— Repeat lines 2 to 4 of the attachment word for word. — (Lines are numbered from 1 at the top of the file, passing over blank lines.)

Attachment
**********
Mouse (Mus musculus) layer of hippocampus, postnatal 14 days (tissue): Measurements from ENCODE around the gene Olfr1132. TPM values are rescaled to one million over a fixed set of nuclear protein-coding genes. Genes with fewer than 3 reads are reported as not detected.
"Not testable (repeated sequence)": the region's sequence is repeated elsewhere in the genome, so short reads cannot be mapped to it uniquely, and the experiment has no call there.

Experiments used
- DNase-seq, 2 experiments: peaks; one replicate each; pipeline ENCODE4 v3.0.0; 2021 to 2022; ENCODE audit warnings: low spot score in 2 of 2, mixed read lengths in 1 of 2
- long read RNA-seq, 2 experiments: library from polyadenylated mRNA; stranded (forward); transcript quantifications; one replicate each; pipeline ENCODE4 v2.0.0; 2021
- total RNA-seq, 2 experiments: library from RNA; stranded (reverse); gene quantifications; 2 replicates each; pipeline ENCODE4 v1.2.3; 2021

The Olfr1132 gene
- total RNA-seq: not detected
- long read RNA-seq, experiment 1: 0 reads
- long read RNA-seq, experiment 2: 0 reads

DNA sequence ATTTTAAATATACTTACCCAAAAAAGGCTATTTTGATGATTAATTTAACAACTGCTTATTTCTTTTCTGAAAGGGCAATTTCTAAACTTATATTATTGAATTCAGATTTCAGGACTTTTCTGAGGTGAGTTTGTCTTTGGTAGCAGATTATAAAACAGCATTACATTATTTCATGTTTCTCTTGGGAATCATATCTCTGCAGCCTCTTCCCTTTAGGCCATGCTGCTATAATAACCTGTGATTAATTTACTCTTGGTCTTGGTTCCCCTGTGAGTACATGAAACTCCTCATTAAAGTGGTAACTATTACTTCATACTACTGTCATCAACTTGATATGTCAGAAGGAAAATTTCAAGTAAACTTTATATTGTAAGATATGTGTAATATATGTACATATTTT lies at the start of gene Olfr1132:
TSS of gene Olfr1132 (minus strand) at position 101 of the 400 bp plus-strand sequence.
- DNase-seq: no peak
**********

"Not testable (repeated sequence)": the region's sequence is repeated elsewhere in the genome, so short reads cannot be mapped to it uniquely, and the experiment has no call there.

Experiments used
- DNase-seq, 2 experiments: peaks; one replicate each; pipeline ENCODE4 v3.0.0; 2021 to 2022; ENCODE audit warnings: low spot score in 2 of 2, mixed read lengths in 1 of 2